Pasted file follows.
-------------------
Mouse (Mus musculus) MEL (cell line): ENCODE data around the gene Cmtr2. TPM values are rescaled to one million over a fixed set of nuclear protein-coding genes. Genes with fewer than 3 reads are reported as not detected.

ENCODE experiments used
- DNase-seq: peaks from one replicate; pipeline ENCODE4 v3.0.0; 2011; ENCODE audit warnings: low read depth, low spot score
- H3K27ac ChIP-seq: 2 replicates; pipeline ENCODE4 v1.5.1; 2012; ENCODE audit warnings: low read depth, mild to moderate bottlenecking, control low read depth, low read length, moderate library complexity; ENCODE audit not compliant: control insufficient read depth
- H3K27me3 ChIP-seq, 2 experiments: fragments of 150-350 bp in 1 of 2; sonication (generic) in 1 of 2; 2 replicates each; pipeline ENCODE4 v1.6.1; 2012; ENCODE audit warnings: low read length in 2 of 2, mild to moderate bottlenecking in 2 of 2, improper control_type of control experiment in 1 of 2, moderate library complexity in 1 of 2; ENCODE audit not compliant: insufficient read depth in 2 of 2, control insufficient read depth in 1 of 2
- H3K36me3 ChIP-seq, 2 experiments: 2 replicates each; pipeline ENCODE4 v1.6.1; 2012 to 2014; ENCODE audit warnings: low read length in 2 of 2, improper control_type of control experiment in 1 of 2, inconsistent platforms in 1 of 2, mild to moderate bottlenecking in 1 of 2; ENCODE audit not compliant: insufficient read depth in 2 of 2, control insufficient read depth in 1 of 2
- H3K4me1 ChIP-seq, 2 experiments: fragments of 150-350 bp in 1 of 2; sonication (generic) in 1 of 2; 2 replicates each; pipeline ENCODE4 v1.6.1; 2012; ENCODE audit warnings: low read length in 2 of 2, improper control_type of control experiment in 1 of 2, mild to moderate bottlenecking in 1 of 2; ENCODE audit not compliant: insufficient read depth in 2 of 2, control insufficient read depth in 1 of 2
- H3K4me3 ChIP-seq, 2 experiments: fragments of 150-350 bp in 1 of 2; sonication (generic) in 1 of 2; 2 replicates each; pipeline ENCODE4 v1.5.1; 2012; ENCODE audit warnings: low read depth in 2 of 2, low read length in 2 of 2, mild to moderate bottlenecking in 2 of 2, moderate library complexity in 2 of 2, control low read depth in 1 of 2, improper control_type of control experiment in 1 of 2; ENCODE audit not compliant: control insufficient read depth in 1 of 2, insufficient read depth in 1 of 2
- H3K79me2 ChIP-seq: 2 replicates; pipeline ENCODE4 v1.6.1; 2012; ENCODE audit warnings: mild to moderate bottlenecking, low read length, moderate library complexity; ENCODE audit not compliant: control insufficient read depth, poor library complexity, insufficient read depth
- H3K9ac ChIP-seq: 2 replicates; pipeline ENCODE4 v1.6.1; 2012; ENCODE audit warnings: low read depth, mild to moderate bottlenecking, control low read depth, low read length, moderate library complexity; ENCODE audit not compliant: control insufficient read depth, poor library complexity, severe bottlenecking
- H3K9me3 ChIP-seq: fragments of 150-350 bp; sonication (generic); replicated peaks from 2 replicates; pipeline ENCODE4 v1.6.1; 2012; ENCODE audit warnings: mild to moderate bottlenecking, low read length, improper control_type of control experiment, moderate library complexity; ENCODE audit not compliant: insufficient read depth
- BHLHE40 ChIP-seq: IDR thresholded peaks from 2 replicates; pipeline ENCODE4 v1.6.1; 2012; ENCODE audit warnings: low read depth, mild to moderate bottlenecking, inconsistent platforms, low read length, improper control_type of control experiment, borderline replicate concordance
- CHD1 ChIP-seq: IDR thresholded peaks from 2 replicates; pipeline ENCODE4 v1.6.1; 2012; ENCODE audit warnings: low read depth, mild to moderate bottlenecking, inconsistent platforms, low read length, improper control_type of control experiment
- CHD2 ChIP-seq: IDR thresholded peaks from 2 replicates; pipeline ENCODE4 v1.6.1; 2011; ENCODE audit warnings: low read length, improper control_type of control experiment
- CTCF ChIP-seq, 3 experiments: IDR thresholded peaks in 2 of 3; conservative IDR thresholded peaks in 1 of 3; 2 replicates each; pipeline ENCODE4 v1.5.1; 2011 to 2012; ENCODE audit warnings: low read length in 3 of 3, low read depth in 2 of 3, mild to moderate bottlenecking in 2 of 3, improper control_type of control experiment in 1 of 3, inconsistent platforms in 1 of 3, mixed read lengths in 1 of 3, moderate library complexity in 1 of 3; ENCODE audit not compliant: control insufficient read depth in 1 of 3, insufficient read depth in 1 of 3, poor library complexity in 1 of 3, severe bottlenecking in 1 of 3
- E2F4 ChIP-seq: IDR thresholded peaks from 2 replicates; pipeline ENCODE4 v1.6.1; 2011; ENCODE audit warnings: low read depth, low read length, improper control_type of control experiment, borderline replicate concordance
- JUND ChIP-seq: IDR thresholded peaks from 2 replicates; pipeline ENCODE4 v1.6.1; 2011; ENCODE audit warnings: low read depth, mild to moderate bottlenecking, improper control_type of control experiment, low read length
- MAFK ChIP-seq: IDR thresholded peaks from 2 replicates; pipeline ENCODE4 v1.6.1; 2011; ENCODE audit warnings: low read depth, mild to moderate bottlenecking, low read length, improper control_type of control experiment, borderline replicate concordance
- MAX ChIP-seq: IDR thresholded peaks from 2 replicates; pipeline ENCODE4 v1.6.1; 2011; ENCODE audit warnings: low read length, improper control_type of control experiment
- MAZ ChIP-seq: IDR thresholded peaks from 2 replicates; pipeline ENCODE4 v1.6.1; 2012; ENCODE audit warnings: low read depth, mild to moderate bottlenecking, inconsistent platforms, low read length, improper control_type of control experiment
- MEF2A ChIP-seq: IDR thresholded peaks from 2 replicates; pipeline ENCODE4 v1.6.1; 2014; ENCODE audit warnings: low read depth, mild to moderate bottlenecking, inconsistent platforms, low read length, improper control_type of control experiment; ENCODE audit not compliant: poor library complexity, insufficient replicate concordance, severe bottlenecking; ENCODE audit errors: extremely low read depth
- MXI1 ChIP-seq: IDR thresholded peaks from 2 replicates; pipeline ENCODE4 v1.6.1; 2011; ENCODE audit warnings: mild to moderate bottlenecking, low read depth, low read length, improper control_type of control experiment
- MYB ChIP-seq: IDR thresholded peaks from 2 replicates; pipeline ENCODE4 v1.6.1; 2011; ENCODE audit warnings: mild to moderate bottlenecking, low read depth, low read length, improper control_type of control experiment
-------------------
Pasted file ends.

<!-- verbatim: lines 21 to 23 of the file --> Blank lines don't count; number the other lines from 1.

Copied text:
- MEF2A ChIP-seq: IDR thresholded peaks from 2 replicates; pipeline ENCODE4 v1.6.1; 2014; ENCODE audit warnings: low read depth, mild to moderate bottlenecking, inconsistent platforms, low read length, improper control_type of control experiment; ENCODE audit not compliant: poor library complexity, insufficient replicate concordance, severe bottlenecking; ENCODE audit errors: extremely low read depth
- MXI1 ChIP-seq: IDR thresholded peaks from 2 replicates; pipeline ENCODE4 v1.6.1; 2011; ENCODE audit warnings: mild to moderate bottlenecking, low read depth, low read length, improper control_type of control experiment
- MYB ChIP-seq: IDR thresholded peaks from 2 replicates; pipeline ENCODE4 v1.6.1; 2011; ENCODE audit warnings: mild to moderate bottlenecking, low read depth, low read length, improper control_type of control experiment